People often use empty and hurtful phrases: “It’s going to be okay! Hang in there.” Even a well-meant “I know how you feel” is completely misplaced, unless the sentiments expressed are really true. Such statements must be real and credible. Am I really able to understand him? Am I really able to put myself in her shoes? Do I really know how she feels at the moment? Help needs to be sincere, not phoney. The mere desire to comfort should not be a reason to make false statements. Sometimes we cannot understand suicidal people because they are in situations that we have never been through before. If this is the case, we must approach the situation openly and ask the person we are talking to, to help us understand them better.

Talking can save lives

Suicide is not usually the result of a free choice. Relationships are the most important way of showing a person that life is worthwhile in the world in which he or she lives. Relationships have an effect! And good relationships do good things. They can actually prevent suicides. Prevention requires an open ear, a trusting heart, and an outstretched hand. It is a matter of life and death.

  • Together instead of alone
  • Share loneliness
  • All for one, instead of one against all

These are some of the principles of suicide prevention. “Crisis” means a state of emergency, trauma, threat, threat to life, and this is where united forces of help are needed, not lectures.

It is clear, even for the WHO, that people still know far too little about suicide and how to prevent it. For example, many people still believe that the dark season of winter is the worst season for those who are suicidal. The statistics speak a different language: suicide peaks in the months when nature comes to life and when mentally ill people experience that their mood does not improve at all despite the sunshine and the warming temperatures, and they feel their emotional impairments. Winter, the darker season of the year, suits the depressive mood, spring does not. It is therefore always important to watch out for particular signs and not sit back when your neighbour is not feeling well. Help is always in season.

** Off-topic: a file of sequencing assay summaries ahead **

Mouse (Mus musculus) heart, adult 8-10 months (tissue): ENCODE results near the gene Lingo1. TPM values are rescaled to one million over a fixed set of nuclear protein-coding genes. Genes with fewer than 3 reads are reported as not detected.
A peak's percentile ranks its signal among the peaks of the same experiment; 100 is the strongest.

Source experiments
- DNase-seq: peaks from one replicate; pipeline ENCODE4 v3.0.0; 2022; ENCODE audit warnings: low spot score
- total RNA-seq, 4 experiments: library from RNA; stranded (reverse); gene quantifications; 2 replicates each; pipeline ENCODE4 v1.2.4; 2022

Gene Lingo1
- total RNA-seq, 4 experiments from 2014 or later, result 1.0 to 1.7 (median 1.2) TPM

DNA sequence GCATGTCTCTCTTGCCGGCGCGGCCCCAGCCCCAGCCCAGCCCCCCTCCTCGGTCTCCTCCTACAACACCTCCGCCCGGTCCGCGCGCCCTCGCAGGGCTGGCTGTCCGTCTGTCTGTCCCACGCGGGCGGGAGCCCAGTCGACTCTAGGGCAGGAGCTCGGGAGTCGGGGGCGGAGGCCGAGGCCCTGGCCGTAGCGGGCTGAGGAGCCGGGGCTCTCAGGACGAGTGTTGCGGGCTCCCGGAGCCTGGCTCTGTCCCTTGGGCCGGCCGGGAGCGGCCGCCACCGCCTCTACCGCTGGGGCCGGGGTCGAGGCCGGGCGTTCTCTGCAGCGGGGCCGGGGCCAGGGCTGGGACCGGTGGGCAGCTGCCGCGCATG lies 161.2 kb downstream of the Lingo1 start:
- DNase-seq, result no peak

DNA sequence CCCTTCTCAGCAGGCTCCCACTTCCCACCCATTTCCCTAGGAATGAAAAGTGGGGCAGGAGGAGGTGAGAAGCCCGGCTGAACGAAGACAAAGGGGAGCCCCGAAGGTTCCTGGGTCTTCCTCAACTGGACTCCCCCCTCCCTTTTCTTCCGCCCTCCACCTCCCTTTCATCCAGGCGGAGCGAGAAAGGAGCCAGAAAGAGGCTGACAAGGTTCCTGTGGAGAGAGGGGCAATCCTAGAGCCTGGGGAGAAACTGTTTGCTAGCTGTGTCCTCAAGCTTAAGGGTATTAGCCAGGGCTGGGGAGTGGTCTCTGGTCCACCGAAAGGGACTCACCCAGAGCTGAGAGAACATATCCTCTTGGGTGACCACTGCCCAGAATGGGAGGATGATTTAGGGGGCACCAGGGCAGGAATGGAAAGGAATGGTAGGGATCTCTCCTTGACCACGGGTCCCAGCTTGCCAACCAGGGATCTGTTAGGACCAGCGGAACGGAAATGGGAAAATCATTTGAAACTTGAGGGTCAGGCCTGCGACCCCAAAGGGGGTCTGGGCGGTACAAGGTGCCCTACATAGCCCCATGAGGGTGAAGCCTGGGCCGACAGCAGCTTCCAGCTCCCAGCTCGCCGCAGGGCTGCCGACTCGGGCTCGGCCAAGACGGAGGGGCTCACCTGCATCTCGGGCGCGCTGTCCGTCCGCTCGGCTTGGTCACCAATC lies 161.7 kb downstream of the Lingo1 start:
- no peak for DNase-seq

Think positive

Finally, here is one more piece of advice for the ministers: existential crises are sometimes put down to a lack of faith. The idea behind this is that the cause of the existential crisis lies in a lack of trust in God, in an insufficient prayer life, in an unwillingness to sacrifice, or a superficial approach to God’s blessing, for example. In other words, the crisis is self-made and therefore a punishment from God.

Such ideas are absurd! They only hurt and humiliate, and they exert pressure and aggravate the crisis. They also do not correspond to the New Apostolic understanding of a good and just God, who wants the best for human beings: our salvation.

Stay alive

We humans constantly have to relearn that life is a precious gift. There are times when we must force ourselves to tell ourselves: “The world is poorer without me.” And yes, life is of course more than laughter and victory; it is imperfect, full of weakness, failures, and breakdowns. This mix—if I may say so—is common to us all.

Gourami Watcher, CC BY-SA 4.0, wkipedia.org

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Peter Johanning
Social commitment, International